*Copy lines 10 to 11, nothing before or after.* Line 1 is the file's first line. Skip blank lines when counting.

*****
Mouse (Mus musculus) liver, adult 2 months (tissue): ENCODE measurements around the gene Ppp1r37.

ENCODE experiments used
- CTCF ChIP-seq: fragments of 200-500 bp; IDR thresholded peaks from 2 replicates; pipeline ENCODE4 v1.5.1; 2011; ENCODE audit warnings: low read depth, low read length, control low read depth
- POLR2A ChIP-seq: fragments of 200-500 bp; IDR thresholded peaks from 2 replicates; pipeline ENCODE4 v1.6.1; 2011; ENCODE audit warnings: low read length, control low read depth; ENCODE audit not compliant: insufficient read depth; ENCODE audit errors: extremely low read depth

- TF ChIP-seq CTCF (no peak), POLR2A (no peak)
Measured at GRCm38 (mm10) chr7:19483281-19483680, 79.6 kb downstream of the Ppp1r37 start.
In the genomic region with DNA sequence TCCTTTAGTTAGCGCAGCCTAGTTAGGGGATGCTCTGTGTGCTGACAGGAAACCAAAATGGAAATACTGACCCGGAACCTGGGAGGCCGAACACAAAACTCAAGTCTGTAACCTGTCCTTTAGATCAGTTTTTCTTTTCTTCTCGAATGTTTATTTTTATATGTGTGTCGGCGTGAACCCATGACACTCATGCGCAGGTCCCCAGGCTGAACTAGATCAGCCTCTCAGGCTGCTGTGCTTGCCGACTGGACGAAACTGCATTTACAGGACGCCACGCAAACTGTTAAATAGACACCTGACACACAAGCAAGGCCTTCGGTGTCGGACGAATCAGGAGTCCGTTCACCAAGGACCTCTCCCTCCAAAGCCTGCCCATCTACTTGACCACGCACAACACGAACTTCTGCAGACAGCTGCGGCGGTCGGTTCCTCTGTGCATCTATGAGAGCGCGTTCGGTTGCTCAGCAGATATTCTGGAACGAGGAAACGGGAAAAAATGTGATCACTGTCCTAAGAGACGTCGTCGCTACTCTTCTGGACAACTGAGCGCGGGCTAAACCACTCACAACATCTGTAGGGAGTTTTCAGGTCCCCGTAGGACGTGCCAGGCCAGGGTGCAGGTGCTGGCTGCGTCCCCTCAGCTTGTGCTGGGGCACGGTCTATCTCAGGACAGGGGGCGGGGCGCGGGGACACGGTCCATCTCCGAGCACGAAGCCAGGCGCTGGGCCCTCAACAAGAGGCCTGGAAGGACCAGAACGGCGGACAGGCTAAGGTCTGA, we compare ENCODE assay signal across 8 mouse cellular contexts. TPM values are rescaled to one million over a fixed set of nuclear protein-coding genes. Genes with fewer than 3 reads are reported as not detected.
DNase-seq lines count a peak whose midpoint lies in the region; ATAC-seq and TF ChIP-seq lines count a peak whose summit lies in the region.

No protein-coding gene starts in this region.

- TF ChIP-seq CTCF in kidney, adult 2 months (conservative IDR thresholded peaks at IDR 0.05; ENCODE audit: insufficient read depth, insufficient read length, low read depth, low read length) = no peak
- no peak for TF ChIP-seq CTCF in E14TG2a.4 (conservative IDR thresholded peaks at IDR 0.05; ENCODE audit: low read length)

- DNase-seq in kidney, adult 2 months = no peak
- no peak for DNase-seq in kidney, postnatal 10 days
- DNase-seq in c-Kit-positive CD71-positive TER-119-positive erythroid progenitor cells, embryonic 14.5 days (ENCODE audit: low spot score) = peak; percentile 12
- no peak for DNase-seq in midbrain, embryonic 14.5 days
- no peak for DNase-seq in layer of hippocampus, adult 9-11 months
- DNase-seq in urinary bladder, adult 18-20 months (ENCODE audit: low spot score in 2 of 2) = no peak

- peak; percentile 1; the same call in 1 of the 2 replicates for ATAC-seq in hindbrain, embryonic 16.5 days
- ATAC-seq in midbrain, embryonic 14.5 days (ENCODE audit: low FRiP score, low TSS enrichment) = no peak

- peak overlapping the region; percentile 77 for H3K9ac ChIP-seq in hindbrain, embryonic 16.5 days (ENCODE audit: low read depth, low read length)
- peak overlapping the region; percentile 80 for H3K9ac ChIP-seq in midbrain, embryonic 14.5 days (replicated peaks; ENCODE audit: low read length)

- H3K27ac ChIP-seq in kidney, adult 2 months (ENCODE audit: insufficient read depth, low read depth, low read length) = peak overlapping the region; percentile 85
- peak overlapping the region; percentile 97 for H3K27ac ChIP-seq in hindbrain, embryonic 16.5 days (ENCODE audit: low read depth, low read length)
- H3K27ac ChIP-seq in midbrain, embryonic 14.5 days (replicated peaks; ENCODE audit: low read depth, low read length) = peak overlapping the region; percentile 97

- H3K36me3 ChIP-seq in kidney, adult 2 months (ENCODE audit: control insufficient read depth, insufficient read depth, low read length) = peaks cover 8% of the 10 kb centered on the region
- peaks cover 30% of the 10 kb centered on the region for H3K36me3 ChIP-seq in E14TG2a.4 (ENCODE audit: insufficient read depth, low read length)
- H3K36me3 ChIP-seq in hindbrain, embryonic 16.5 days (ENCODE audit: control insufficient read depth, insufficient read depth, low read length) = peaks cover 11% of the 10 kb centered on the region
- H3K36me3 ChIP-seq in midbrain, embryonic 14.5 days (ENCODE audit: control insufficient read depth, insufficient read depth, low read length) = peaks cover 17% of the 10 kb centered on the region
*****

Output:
- TF ChIP-seq CTCF in kidney, adult 2 months (conservative IDR thresholded peaks at IDR 0.05; ENCODE audit: insufficient read depth, insufficient read length, low read depth, low read length) = no peak
- no peak for TF ChIP-seq CTCF in E14TG2a.4 (conservative IDR thresholded peaks at IDR 0.05; ENCODE audit: low read length)